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Mic Check: Atlanta rapper Gunna is back with supersized ‘Wunna’ release

Atlanta rapper Gunna releases a deluxe version of his No. 1 album, "Wunna," on July 24, 2020.
Atlanta rapper Gunna releases a deluxe version of his No. 1 album, "Wunna," on July 24, 2020.

Credit: Contributed

Credit: Contributed

Editor’s note: With live music and concert reviews on hold due to COVID-19, The Atlanta Journal-Constitution is focusing on how Georgia musicians are spending their time in our feature, Mic Check.

Even in the midst of a pandemic, May was a memorable month for rapper Gunna.

The College Park native, born Sergio Giavanni Kitchens, released his second album, “Wunna,” and watched it debut at the top of the Billboard 200 album chart.

But the achievement wasn’t completely unexpected, given the success of his 2019 debut, “Drip or Drown 2,” which spawned the seven-million-selling single, “Drip Too Hard,” with fellow Atlantan Lil Baby.

On July 24, Gunna released a super-sized version of “Wunna,” featuring songs with Future and Lil Uzi Vert. He’s also thinking about presenting fans with a livestream on YouTube to support the expanded release.

Calling earlier this week from Los Angeles, where he’s resided the past month to work in his studio there, Gunna talked about how he spent some free time in the early months of the pandemic and why he appreciates having other Atlanta rappers on his songs.

Atlanta rapper Gunna releases a deluxe version of his No. 1 album, "Wunna," on July 24, 2020.
Atlanta rapper Gunna releases a deluxe version of his No. 1 album, "Wunna," on July 24, 2020.

Credit: Contributed

Credit: Contributed

Your second album came out in May, but since you couldn’t tour to support it, how have you been spending time the past few months?

I’ve been talking a lot about police brutality (Gunna’s livestream album release from a Los Angeles rooftop in May benefited the George Floyd Memorial Fund), and music is work right now. But I got to work on family time and stuff I wasn’t able to do before from being on the road.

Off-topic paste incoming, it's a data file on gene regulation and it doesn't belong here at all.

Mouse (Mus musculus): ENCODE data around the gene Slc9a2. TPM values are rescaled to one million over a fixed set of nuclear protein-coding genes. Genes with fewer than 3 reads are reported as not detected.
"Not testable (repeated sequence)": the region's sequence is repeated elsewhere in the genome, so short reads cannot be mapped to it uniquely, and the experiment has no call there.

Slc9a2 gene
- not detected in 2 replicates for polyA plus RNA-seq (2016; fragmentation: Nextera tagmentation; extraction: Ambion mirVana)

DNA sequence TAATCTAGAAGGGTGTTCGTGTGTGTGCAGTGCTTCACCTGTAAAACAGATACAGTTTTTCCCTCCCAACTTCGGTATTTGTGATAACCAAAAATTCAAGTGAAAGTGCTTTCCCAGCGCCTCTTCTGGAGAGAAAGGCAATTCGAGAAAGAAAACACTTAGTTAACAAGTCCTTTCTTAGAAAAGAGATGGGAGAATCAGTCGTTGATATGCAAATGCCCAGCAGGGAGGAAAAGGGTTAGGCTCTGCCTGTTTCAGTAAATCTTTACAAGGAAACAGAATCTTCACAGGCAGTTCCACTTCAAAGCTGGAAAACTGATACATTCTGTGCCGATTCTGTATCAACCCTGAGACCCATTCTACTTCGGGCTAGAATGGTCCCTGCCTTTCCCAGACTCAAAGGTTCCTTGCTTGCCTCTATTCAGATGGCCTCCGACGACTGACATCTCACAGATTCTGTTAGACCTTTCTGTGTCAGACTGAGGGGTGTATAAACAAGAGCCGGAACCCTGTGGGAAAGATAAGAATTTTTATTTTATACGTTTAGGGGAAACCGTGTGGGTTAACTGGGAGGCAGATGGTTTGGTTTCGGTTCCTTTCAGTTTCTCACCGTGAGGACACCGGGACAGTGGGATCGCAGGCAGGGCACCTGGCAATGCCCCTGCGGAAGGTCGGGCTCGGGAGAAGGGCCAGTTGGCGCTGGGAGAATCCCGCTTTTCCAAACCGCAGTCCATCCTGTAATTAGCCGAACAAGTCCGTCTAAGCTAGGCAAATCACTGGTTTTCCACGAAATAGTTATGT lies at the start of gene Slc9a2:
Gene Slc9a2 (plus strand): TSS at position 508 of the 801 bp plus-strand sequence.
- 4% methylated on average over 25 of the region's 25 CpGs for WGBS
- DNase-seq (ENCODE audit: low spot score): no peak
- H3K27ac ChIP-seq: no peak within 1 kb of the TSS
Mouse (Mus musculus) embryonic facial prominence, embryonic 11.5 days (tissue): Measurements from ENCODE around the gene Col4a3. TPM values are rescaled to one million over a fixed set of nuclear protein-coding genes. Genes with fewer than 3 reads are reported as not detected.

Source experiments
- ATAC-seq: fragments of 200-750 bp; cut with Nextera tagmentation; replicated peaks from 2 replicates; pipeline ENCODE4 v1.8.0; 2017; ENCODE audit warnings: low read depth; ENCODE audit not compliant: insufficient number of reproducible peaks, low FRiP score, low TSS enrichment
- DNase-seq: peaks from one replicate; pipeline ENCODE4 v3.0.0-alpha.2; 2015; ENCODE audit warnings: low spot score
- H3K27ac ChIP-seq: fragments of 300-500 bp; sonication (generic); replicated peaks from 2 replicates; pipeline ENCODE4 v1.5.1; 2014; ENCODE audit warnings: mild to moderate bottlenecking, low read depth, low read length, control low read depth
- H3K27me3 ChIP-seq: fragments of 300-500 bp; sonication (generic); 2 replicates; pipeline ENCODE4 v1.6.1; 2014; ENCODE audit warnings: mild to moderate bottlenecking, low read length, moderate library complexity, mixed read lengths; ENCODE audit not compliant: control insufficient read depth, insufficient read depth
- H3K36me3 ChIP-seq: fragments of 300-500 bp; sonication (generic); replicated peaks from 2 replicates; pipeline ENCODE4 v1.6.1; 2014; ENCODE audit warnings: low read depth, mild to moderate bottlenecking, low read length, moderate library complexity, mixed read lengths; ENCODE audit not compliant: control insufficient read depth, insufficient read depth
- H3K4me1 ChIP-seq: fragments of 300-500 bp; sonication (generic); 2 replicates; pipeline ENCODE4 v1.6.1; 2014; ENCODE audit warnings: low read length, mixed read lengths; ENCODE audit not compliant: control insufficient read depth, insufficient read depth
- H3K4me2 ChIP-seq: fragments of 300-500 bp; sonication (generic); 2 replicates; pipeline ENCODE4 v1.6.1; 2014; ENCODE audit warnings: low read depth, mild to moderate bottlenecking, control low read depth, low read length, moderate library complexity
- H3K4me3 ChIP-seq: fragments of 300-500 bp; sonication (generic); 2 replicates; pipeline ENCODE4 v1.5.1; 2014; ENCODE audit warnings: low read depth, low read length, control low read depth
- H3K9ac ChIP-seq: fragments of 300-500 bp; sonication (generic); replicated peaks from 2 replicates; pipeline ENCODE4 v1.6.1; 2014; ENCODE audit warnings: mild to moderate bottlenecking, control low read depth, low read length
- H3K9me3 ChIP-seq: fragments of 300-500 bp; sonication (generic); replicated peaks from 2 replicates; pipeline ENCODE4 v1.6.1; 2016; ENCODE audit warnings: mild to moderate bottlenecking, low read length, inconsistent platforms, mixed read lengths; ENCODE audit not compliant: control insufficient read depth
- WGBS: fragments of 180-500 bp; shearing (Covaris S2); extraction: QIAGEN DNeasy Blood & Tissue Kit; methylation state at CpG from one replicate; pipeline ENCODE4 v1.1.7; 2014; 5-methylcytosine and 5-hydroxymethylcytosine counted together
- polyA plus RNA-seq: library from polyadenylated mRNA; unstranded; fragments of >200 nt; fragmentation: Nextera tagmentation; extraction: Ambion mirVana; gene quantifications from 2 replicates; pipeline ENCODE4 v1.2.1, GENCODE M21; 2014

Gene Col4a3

What music have you been listening to lately? Who are some of your influences?

My older songs that I hadn’t released; I kinda vibed out with those. My musical influences, I’d say Young Thug, James Brown, Nate Dogg, Sade. My mom used to always listen to her. I like every song she would play, and I know them to this day. She was one of the artists who stuck with me.

You recorded “Wunna” in Jamaica. What do you think that location brought to the music rather than staying in Atlanta?

Everything, like a vibe, like the energy. I feel like it brought a different light on this album, like the scenery, just different things that made me feel like I wasn’t in Atlanta and wasn’t the same person. I was doing me. I wasn’t trying to go to a show or do interviews. I was just relaxed. It was like, we might do some music or we might just get drunk and party.

You have a lot of friends on the album, like Young Thug and Lil Baby. What does it mean to you to have other artists from Atlanta on your songs?

I feel like it’s love. Most of the artists, they’re my real friends; they’re not just rap friends. It’s just genuine. I’ve already got the songs, so at this point, we were just picking through them together.

What are fans going to get on the deluxe version of “Wunna”?

I’m just trying to get the fans more music, the diehard fans who have been listening to old snippets, and some things I hadn’t put out before. Some of these songs I wrote after the album came out, and some I wasn’t ready to put out yet.

Tell me about your involvement with Goodr. (Gunna worked with the Atlanta organization to provide free groceries to more than 300 families in early July.)

It was something I would normally do out of the kindness of my heart, to give back to my people and show appreciation for the community. My team wants to do something (charitable) quarterly, but I want to do it whenever I can give back. It might not be a lot, but something I can afford. I feel like it’s important to give back, especially now that we’re going through (all of this). But we should be giving back even if we aren’t going through it.

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